Staff Editorial: Lack of transparency worsens field-closure debacle

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Janney Elementary School has a variety of outdoor recreation spaces. (Brian Kapur/The Current/August 2017)
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Something is wrong at various D.C. playing fields, and the officials in charge have been reluctant to even say where.

About a month ago, news trickled out anecdotally that the D.C. Department of General Services, which is responsible for the city’s public facilities, had shuttered or restricted outdoor play areas at certain schools and parks. As first described to The Current by Ward 3 D.C. Council member Mary Cheh and later confirmed by the agency, the issue was that the spaces had inappropriately hard artificial turf surfaces that failed the city’s “g-max” shock absorption test.

But the General Services Department stayed strangely silent on the issue. For weeks, officials didn’t respond to questions from Council member Cheh — who chairs the committee that oversees the agency — or the media, not even sharing a complete list of affected facilities until after a damning DCist report on Monday.

According to DCist, the list of 16 affected locations includes four with ongoing repairs as of Wednesday: Janney and Eaton elementaries, Brightwood Education Campus and the Adams campus of Oyster-Adams Bilingual School. The city has already completed repairs at six schools and six public recreation facilities, including Ross and Mann elementaries; Wilson and McKinley high schools; Upshur Park; and Jelleff Recreation Center.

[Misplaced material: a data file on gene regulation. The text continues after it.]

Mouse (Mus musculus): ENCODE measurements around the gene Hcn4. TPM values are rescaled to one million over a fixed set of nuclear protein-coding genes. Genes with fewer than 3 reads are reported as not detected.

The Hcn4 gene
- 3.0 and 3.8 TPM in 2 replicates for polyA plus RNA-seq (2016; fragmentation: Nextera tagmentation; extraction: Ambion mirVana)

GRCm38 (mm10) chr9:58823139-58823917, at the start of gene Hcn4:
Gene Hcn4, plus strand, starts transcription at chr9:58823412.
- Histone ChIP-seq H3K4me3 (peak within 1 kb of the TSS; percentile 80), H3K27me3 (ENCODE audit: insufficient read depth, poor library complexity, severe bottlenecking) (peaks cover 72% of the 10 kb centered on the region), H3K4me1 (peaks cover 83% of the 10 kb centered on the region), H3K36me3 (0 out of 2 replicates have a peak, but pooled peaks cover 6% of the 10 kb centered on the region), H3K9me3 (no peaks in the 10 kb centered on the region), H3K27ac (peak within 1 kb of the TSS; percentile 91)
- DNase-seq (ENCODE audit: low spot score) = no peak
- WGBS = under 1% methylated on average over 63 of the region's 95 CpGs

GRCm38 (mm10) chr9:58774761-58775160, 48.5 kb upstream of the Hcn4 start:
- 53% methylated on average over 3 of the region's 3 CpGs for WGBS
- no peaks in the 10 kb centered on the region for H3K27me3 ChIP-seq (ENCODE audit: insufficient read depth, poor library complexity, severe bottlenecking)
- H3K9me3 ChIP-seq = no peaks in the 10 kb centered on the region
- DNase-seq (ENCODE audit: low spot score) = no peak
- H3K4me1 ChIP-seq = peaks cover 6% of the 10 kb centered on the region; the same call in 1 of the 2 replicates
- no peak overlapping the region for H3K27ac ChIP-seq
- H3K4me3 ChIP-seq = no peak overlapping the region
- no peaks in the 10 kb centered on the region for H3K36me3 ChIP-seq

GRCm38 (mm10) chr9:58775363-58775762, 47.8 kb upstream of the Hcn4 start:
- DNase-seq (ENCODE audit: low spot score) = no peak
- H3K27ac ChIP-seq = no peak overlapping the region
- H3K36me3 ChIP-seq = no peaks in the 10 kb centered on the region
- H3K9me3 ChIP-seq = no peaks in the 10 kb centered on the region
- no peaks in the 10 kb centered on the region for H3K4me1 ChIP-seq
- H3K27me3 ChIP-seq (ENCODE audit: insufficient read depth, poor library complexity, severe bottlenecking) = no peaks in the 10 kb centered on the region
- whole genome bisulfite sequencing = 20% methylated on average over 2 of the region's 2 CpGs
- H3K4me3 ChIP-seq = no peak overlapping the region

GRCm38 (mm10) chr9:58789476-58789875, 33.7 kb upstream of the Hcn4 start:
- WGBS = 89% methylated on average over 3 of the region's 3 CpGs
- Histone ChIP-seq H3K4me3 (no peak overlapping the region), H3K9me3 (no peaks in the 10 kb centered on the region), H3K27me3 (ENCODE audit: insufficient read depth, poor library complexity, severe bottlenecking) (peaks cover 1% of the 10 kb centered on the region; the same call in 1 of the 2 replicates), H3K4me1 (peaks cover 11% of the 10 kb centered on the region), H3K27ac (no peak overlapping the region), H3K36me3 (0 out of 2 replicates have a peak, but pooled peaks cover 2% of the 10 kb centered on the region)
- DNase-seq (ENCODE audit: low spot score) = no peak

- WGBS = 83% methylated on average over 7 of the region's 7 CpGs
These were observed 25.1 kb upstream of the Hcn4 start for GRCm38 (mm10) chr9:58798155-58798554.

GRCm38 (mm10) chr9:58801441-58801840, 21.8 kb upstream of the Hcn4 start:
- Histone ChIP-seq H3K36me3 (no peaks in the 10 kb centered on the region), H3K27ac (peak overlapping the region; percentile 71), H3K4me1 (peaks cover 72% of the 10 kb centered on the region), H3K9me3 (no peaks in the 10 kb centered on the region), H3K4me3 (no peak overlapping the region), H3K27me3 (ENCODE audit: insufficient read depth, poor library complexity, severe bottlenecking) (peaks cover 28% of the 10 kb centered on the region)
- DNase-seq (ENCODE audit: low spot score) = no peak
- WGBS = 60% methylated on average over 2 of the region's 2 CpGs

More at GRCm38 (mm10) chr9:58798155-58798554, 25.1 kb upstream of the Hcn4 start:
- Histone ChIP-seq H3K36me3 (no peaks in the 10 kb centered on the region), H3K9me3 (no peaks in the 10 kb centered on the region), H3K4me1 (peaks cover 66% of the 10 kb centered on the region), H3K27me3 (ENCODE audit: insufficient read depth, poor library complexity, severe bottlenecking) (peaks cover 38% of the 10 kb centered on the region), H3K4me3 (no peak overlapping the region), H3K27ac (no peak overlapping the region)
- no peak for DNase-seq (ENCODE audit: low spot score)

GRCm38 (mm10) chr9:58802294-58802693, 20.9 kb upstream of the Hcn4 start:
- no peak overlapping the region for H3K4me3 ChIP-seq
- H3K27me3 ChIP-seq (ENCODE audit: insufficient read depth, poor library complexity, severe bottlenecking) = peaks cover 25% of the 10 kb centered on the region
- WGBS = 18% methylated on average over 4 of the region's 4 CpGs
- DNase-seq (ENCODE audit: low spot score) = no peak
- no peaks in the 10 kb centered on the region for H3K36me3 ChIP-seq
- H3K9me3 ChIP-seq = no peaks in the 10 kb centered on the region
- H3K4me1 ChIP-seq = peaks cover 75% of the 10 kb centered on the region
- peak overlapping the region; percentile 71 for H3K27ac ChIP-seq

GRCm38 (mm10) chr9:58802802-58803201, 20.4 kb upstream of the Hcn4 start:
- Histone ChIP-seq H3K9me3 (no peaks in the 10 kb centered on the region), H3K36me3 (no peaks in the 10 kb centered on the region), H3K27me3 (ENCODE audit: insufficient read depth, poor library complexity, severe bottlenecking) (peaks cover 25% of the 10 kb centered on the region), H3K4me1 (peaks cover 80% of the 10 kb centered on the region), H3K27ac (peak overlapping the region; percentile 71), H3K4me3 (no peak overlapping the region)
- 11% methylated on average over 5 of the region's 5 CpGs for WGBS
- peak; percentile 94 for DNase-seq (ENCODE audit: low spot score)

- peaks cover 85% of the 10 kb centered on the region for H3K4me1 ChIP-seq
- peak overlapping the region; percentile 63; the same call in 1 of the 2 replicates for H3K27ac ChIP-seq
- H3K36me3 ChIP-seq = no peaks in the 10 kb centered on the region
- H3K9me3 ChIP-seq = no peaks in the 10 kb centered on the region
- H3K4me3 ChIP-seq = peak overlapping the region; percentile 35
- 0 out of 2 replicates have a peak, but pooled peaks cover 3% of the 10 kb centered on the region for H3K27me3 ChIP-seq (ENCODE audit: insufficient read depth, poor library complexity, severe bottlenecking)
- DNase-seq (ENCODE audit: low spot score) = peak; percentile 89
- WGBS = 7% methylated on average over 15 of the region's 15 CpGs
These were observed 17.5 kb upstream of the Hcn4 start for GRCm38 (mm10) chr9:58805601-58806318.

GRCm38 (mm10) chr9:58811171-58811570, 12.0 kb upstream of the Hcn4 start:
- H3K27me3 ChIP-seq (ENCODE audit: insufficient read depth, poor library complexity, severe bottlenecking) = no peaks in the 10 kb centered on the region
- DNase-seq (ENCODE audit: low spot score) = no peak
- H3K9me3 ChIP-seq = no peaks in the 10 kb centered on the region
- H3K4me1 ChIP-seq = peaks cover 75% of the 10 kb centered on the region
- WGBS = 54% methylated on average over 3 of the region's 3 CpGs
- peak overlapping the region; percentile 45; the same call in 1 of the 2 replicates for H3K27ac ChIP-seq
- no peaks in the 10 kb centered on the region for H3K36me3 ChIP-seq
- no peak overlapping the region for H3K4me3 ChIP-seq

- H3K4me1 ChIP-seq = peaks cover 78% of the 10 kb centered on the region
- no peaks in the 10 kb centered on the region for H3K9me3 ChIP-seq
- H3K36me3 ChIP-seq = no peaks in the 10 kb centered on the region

This information is trickling out nearly a month after the start of classes, and only after most sites have reopened. There was little to no warning in advance. Students returned to classes across the city only to find that their expected play areas were unexpectedly closed. At Eaton, we’ve heard that students must give up part of their recess time to walk to a nearby public park, and we expect similar sacrifices are taking place elsewhere. Even more alarmingly, DCist reports that city officials allowed Janney students to use its playing field for months after it failed the “g-max” test early this year.

We find the playground situation disgraceful and frankly absurd. It’s bad enough that the District failed to build and maintain safe play facilities, but officials’ refusal to tell citizens or elected officials what was happening is unconscionable.

We hope Council member Cheh will use her committee authority to hold a hearing on the issue, and to compel the relevant officials to explain just what they were thinking at every stage of this debacle.